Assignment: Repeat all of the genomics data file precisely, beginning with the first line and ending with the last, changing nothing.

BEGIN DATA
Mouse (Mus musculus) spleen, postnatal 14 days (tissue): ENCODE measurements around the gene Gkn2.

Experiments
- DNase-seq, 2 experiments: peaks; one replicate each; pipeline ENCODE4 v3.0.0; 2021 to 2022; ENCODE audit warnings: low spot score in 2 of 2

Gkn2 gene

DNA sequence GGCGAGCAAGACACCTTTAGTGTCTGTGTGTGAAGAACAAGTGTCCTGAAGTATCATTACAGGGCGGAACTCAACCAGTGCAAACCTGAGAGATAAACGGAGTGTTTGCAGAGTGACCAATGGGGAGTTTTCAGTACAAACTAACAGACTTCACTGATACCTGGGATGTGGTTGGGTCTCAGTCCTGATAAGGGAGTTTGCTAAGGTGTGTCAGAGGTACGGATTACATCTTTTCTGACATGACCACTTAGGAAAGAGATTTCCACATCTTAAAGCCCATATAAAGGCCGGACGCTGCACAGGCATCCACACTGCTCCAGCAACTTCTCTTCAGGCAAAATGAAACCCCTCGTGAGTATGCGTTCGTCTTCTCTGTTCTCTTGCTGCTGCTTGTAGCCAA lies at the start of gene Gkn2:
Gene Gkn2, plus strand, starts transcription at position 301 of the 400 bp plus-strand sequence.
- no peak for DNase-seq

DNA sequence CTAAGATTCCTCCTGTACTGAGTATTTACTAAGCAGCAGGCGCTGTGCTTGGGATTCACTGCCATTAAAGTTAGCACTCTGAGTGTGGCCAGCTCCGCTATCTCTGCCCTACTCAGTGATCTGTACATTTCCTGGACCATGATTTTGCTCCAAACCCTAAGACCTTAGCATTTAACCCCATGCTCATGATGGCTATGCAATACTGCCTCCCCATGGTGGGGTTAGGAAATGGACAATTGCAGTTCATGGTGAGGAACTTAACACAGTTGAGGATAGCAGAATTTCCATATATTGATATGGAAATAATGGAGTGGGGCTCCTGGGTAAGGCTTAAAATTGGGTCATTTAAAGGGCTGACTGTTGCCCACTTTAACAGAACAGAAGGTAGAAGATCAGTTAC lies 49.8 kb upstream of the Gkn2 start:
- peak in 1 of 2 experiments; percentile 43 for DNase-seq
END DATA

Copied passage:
Mouse (Mus musculus) spleen, postnatal 14 days (tissue): ENCODE measurements around the gene Gkn2.

Experiments
- DNase-seq, 2 experiments: peaks; one replicate each; pipeline ENCODE4 v3.0.0; 2021 to 2022; ENCODE audit warnings: low spot score in 2 of 2

Gkn2 gene

DNA sequence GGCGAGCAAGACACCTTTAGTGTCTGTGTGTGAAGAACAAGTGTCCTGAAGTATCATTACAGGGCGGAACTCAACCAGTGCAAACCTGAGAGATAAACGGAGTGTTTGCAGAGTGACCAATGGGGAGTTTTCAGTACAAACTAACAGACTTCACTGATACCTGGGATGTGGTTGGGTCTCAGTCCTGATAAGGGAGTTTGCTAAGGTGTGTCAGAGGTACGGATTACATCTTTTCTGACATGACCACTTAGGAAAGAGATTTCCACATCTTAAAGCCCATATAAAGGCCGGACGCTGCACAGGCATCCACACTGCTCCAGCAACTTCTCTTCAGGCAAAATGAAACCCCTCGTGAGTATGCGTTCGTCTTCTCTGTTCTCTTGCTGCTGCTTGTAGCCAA lies at the start of gene Gkn2:
Gene Gkn2, plus strand, starts transcription at position 301 of the 400 bp plus-strand sequence.
- no peak for DNase-seq

DNA sequence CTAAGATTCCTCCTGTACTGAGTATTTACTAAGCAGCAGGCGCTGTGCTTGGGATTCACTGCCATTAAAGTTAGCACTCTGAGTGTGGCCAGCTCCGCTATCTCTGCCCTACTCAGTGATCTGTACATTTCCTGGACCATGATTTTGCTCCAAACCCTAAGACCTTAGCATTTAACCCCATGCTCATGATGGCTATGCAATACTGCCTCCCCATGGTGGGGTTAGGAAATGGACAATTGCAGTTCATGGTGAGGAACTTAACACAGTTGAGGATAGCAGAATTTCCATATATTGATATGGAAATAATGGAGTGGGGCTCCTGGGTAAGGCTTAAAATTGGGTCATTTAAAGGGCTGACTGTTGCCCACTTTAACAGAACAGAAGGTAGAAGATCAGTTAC lies 49.8 kb upstream of the Gkn2 start:
- peak in 1 of 2 experiments; percentile 43 for DNase-seq